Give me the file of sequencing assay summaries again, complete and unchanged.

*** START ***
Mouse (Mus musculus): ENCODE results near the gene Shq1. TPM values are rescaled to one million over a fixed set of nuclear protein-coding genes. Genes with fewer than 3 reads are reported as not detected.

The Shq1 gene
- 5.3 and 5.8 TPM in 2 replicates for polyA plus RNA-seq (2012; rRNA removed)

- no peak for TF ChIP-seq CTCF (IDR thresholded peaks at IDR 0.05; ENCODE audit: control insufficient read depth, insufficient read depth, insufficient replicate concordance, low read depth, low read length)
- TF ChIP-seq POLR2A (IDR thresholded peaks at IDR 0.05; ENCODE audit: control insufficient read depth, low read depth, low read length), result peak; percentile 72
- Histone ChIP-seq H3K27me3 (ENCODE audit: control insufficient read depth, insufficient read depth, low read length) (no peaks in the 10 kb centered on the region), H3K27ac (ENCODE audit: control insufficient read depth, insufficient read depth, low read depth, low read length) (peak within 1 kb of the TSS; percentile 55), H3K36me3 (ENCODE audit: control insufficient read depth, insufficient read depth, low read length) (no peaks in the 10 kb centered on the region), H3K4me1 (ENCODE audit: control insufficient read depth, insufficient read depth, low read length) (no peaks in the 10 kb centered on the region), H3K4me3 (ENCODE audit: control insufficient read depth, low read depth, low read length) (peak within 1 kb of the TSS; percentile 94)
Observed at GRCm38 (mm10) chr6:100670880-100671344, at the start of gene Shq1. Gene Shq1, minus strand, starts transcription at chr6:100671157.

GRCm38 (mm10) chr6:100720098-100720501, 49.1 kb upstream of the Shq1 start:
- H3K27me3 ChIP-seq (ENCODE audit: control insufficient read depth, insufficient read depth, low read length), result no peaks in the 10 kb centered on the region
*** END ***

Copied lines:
Mouse (Mus musculus): ENCODE results near the gene Shq1. TPM values are rescaled to one million over a fixed set of nuclear protein-coding genes. Genes with fewer than 3 reads are reported as not detected.

The Shq1 gene
- 5.3 and 5.8 TPM in 2 replicates for polyA plus RNA-seq (2012; rRNA removed)

- no peak for TF ChIP-seq CTCF (IDR thresholded peaks at IDR 0.05; ENCODE audit: control insufficient read depth, insufficient read depth, insufficient replicate concordance, low read depth, low read length)
- TF ChIP-seq POLR2A (IDR thresholded peaks at IDR 0.05; ENCODE audit: control insufficient read depth, low read depth, low read length), result peak; percentile 72
- Histone ChIP-seq H3K27me3 (ENCODE audit: control insufficient read depth, insufficient read depth, low read length) (no peaks in the 10 kb centered on the region), H3K27ac (ENCODE audit: control insufficient read depth, insufficient read depth, low read depth, low read length) (peak within 1 kb of the TSS; percentile 55), H3K36me3 (ENCODE audit: control insufficient read depth, insufficient read depth, low read length) (no peaks in the 10 kb centered on the region), H3K4me1 (ENCODE audit: control insufficient read depth, insufficient read depth, low read length) (no peaks in the 10 kb centered on the region), H3K4me3 (ENCODE audit: control insufficient read depth, low read depth, low read length) (peak within 1 kb of the TSS; percentile 94)
Observed at GRCm38 (mm10) chr6:100670880-100671344, at the start of gene Shq1. Gene Shq1, minus strand, starts transcription at chr6:100671157.

GRCm38 (mm10) chr6:100720098-100720501, 49.1 kb upstream of the Shq1 start:
- H3K27me3 ChIP-seq (ENCODE audit: control insufficient read depth, insufficient read depth, low read length), result no peaks in the 10 kb centered on the region